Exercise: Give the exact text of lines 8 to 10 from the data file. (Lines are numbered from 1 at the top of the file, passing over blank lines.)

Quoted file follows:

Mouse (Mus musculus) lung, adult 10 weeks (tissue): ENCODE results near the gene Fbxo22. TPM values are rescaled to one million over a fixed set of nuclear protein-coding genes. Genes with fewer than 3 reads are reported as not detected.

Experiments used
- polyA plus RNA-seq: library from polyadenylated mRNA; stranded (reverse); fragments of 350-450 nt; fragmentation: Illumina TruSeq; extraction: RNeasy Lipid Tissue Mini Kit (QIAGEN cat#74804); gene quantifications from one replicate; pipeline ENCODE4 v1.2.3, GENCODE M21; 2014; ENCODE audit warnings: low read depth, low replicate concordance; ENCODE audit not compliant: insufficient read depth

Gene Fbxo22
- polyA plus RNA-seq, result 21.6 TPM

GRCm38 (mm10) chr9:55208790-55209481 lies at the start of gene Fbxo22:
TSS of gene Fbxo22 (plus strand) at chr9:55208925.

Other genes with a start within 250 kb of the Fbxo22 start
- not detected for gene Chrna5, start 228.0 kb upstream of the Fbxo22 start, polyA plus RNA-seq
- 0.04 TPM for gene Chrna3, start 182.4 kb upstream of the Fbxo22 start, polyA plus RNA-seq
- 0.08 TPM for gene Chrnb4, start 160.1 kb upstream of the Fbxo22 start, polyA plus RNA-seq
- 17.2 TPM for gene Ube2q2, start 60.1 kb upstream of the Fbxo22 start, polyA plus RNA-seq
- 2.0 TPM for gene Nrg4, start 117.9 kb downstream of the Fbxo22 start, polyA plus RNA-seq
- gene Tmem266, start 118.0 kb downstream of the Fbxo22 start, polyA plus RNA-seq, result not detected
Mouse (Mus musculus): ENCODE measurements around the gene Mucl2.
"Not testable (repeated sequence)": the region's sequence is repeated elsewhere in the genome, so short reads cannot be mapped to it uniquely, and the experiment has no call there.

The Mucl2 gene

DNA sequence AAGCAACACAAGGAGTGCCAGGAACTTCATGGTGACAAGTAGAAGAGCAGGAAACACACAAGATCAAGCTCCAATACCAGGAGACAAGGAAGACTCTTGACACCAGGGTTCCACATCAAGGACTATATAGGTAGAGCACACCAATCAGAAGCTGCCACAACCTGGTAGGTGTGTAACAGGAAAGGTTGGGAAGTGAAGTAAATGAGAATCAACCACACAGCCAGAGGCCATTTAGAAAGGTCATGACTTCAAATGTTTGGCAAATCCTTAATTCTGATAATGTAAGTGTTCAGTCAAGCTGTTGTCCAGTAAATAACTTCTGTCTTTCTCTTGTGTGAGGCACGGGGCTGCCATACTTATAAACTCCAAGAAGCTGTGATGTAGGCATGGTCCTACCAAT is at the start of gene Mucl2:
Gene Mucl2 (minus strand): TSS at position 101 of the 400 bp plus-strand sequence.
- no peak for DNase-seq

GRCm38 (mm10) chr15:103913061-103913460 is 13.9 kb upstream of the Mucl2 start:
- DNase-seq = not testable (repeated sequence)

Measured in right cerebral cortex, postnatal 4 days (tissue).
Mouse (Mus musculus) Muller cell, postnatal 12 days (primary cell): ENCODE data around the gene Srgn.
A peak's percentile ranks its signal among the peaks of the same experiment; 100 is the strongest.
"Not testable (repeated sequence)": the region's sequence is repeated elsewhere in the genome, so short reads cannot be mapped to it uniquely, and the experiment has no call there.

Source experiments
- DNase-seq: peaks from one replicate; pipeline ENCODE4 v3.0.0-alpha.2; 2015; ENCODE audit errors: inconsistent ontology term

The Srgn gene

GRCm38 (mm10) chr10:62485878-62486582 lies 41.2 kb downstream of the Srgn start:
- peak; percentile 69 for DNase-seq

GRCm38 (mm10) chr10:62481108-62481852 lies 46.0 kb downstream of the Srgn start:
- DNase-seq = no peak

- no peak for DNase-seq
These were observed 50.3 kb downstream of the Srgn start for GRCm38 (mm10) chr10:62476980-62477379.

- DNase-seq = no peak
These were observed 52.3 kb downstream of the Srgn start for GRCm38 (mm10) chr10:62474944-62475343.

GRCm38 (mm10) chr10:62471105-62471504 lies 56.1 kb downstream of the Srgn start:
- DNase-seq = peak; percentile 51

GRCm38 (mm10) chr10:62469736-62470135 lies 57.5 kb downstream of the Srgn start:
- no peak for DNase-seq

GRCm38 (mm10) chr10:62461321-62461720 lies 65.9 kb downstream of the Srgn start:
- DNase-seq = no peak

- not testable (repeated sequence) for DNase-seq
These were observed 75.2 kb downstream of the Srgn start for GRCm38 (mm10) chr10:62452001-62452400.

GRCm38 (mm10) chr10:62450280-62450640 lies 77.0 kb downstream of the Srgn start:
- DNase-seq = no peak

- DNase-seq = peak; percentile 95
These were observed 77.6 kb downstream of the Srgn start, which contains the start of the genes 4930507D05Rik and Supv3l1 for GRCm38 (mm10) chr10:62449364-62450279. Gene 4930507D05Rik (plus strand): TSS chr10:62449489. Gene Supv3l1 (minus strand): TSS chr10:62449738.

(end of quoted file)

Other genes with a start within 250 kb of the Fbxo22 start
- not detected for gene Chrna5, start 228.0 kb upstream of the Fbxo22 start, polyA plus RNA-seq
- 0.04 TPM for gene Chrna3, start 182.4 kb upstream of the Fbxo22 start, polyA plus RNA-seq